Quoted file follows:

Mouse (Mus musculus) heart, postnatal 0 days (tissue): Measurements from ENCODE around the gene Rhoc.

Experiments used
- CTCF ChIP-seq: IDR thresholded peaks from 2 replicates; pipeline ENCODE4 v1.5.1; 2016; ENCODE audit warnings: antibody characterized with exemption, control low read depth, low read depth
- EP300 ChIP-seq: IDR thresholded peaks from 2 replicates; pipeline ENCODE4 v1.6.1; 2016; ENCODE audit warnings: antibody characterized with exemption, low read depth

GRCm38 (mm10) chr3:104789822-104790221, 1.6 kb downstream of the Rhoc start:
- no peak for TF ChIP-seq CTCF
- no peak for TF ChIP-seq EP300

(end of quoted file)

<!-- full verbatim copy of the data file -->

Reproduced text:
Mouse (Mus musculus) heart, postnatal 0 days (tissue): Measurements from ENCODE around the gene Rhoc.

Experiments used
- CTCF ChIP-seq: IDR thresholded peaks from 2 replicates; pipeline ENCODE4 v1.5.1; 2016; ENCODE audit warnings: antibody characterized with exemption, control low read depth, low read depth
- EP300 ChIP-seq: IDR thresholded peaks from 2 replicates; pipeline ENCODE4 v1.6.1; 2016; ENCODE audit warnings: antibody characterized with exemption, low read depth

GRCm38 (mm10) chr3:104789822-104790221, 1.6 kb downstream of the Rhoc start:
- no peak for TF ChIP-seq CTCF
- no peak for TF ChIP-seq EP300